As rolled out by Ulster County executive Mike Hein, the proposed 2013 county budget seemed to be all things to all people, except perhaps for the 28 county workers being cut next year. Expenses, the product of continuous downsizing, were almost flat. Revenues were up, and property taxes were down a smidge.
Fiscal consultants hired by the legislature have raised concerns, primarily in the area of one-shot revenues to balance the budget. The Westchester accounting firm of O’Connor, Davies will be paid a fee of $65,000 to review the executive’s budget. Officers of the company detailed their report before the legislature last week.
In the meantime, a heated controversy has broken out between the county executive and the county comptroller. Comptroller Elliott Auerbach claims Hein’s proposal to shift three auditors to the commissioner of finance’s office would leave the county more vulnerable to fraud and fiscal abuse.
Hein’s budget also includes some major policy initiatives that must first be approved by the legislature. He proposes the county take over the Resource Recovery Agency and implement flow control laws, thus saving the county $1.4 million a year in subsidies to the autonomous RRA.
“It appears the executive is recommending policy decisions in his budget that are the prerogative, by charter, of the legislature,” said legislature chairwoman Terry Bernardo. The choice for the legislature then is to vote the budget — and those policy decisions — up or down. Twelve votes from the 23-member body are required for passage of any bill. Should Hein veto legislative action, 16 votes from the 12-11 Republican legislature would be necessary to override. Hein, a Democrat, has issued only one veto in his four years as executive.
Legislative consultants made note of the fact that $8 million worth of authorized borrowing against sale of the Golden Hill nursing home had not yet occurred. The executive had stated a year ago that borrowing the money was necessary to balance the 2012 budget. The legislature’s consultants recommended the administration “provide an analysis of the impact of the entire transaction on the general-fund balance.”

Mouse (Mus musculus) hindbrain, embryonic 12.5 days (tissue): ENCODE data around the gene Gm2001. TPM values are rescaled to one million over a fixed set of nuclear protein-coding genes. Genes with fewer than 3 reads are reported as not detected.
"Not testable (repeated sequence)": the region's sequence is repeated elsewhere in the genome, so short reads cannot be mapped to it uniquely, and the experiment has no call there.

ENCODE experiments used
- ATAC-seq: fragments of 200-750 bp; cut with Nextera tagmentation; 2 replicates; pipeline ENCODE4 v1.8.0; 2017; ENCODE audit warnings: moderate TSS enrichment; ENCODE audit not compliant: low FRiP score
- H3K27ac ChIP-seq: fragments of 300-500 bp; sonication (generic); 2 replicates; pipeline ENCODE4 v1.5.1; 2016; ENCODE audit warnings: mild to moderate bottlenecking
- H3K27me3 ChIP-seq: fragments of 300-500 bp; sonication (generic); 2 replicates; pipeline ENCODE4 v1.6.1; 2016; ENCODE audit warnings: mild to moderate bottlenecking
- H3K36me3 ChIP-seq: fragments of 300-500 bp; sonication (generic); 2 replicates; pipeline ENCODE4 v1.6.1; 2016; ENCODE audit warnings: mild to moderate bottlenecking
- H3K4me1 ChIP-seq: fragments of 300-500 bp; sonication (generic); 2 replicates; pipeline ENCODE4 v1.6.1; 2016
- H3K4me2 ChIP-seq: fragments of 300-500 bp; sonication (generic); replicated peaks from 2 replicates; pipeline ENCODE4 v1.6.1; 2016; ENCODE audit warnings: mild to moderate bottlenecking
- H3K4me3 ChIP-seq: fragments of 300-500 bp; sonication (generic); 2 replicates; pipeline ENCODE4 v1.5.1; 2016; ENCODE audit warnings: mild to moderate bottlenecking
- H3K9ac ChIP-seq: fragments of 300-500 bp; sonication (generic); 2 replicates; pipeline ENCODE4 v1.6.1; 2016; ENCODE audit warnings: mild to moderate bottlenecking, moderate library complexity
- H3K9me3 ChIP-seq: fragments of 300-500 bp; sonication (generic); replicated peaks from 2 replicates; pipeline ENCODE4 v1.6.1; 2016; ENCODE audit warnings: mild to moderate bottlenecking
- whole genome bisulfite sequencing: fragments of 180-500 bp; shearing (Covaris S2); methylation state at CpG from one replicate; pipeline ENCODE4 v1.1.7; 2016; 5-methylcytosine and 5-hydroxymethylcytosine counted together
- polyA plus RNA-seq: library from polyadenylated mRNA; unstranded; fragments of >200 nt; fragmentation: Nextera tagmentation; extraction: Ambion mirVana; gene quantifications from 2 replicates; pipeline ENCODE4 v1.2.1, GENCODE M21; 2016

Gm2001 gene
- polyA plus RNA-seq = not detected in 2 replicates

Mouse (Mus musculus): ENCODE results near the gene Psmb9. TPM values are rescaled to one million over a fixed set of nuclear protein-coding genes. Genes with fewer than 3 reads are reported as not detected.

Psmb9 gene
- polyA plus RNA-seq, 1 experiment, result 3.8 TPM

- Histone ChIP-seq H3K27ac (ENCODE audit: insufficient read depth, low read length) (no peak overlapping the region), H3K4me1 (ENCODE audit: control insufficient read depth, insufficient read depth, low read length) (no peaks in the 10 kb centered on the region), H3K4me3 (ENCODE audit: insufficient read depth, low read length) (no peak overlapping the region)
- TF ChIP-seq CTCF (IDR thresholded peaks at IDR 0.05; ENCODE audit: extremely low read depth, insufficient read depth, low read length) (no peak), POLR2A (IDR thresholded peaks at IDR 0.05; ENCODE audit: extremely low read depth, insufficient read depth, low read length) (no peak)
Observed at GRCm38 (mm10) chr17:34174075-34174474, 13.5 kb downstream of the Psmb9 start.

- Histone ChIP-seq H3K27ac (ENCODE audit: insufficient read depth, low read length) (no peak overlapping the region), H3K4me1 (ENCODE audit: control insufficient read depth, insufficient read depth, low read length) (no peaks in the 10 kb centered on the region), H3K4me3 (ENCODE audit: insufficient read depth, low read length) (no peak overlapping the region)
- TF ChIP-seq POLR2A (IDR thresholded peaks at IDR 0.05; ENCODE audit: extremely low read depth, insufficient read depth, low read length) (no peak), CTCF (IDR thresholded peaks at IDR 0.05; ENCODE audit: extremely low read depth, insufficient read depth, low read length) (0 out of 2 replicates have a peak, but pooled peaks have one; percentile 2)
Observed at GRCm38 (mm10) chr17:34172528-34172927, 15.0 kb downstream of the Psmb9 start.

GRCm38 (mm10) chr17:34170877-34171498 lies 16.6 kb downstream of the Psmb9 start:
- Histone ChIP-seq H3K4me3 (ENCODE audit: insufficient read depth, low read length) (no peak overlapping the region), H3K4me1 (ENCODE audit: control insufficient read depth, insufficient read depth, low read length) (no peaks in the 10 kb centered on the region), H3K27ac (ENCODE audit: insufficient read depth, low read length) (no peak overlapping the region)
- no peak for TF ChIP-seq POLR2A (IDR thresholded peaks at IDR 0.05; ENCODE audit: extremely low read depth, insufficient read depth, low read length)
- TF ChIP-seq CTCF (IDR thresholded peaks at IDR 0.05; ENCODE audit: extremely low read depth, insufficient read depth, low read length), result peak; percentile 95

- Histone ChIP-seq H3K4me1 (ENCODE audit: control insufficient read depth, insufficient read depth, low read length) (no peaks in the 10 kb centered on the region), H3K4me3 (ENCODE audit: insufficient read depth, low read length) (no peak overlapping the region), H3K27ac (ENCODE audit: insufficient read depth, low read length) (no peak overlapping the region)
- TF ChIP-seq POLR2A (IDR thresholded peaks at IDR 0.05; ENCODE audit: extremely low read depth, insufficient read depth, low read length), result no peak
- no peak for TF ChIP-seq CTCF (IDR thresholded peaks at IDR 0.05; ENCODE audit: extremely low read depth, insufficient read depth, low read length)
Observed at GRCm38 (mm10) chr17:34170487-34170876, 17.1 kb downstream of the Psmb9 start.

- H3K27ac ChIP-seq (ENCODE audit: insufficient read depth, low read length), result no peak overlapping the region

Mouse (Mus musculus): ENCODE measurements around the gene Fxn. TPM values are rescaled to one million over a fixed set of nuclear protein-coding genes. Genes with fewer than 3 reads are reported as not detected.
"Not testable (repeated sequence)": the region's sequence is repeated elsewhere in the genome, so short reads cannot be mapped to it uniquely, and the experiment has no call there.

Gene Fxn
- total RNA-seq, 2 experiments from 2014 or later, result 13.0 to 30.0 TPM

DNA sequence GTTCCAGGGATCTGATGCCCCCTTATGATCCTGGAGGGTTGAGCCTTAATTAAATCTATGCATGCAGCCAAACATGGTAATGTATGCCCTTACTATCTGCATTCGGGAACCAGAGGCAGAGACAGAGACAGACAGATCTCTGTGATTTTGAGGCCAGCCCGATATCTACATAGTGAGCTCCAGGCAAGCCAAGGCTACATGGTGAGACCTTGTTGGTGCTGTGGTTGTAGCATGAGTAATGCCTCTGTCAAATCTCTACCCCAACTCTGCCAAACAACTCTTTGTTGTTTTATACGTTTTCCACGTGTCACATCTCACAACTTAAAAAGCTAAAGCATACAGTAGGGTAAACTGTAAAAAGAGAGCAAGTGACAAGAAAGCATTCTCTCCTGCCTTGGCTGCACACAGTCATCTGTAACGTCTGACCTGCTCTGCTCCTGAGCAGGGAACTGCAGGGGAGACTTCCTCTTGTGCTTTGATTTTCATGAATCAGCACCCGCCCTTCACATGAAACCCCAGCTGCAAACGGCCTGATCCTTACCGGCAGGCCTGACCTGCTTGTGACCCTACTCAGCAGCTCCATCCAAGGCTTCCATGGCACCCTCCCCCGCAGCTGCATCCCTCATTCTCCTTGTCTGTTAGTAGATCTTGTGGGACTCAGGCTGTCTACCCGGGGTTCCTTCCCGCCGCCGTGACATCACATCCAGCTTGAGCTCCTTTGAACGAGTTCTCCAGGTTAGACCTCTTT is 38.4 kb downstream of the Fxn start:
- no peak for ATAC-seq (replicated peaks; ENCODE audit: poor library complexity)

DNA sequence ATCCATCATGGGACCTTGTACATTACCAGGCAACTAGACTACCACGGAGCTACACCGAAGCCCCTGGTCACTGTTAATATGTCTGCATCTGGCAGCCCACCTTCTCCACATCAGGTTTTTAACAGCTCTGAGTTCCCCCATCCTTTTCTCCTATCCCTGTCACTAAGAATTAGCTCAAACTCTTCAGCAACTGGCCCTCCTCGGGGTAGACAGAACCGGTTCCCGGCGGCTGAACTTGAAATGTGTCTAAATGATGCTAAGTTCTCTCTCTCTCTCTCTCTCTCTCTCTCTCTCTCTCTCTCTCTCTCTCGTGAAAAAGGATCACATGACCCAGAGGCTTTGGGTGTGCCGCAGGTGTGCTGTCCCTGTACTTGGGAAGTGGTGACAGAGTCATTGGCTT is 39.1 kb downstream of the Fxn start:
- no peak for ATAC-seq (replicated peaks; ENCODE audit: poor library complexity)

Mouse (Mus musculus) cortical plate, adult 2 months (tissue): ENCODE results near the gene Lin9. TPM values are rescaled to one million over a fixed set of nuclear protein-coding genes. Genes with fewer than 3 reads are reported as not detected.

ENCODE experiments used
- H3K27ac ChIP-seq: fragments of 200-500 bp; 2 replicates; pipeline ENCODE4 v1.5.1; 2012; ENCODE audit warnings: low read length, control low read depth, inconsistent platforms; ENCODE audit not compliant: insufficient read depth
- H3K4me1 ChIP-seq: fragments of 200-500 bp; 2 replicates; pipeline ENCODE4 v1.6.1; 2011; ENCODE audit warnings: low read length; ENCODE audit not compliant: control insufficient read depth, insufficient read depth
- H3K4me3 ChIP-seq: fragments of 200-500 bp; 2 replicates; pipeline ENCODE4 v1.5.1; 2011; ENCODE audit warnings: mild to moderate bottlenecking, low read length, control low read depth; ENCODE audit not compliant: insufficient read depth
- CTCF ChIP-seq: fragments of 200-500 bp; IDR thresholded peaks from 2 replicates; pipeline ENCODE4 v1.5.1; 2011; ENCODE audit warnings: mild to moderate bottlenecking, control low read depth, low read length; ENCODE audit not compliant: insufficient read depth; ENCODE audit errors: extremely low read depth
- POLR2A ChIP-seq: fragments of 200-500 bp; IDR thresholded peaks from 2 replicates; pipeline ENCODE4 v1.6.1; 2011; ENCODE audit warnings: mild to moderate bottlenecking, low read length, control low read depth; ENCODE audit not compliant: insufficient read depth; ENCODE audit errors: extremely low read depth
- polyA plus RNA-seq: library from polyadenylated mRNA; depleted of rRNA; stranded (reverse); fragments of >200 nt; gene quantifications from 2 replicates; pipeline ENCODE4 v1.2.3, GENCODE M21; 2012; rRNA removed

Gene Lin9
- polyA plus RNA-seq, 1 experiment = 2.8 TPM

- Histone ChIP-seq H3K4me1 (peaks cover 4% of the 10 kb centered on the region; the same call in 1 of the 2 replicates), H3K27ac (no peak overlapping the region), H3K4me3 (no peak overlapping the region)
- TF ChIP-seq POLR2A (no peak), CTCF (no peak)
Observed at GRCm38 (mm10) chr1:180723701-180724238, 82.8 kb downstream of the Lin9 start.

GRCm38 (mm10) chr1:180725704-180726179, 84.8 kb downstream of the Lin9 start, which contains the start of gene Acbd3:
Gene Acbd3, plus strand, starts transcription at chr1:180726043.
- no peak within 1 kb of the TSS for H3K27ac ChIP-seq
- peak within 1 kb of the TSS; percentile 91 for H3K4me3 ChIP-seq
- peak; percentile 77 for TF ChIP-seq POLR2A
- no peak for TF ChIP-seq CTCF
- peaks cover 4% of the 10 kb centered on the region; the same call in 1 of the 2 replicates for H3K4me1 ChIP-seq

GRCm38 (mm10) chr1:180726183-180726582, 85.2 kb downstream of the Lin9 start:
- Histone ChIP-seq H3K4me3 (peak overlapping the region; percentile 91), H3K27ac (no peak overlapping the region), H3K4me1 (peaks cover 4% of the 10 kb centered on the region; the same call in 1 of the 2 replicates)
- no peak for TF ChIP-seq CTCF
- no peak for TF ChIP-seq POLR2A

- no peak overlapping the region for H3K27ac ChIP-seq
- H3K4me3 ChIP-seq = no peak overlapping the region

The $360-million budget is Hein’s fourth as county executive. For the first time in memory, spending is projected to be less than it is this year, by about $360,000, while taxes will be lower. Hein also proposes to pick up some three million dollars in safety-net expenses from the towns and the city over three years, a boon to municipal budget officers struggling to make ends meet while remaining under the state’s two percent property tax cap increase.
To balance this budget, the executive appropriated almost $2.5 million in departmental reserves, about half from the E-911 account. The probation department gave up $620,000, the sheriff $260,000 (from fees accumulated from charging inmates for phone use), and the tourism department gave up $150,000 from reserves. Surplus funds are being tapped for $13.5 million.
Sheriff Paul Van Blarcum, an independently elected constitutional officer, called the executive appropriation “a raid” on his department. “We’ve accumulated these funds without expense to taxpayers, which we use strictly for departmental purposes,” he said. “It’s our reserve, without which we would have to come to taxpayers for support.”
“I don’t have a rabbi here,” he said, hoping for advocates in the legislature. “I hope my rabbi is common sense.”
While Hein cut the property tax, he anticipates a new five-dollar annual fee on motor-vehicle registrations will generate about $900,000 a year in new revenues. A percentage point on the tax rate is worth about $750,000 in the budget. Hein proposes raising $1.5 million through the sale of county-owned property, including the Ulster County Community College president’s house in Stone Ridge and county office space in Kingston.
The county anticipates collecting 2.5 per cent more in sales taxes next year. Indications of a distressed economy are evident in the expectation of $900,000 more in interest and penalties on unpaid property taxes next year, an 18 percent increase over this year. The county government expects tourism to increase by about ten percent next year, based on its projection of the revenues from the occupancy tax levied on 274 hotel registrants.
The 2013 budget funds 1666 benefited (full-time) positions, down by 90 from this year, including some 300 workers at the Golden Hill infirmary. The county also budgets (undisclosed) reserves to settle contracts with four unions.
The county expects to save $2.9 million from the privatization next year of mental-health services.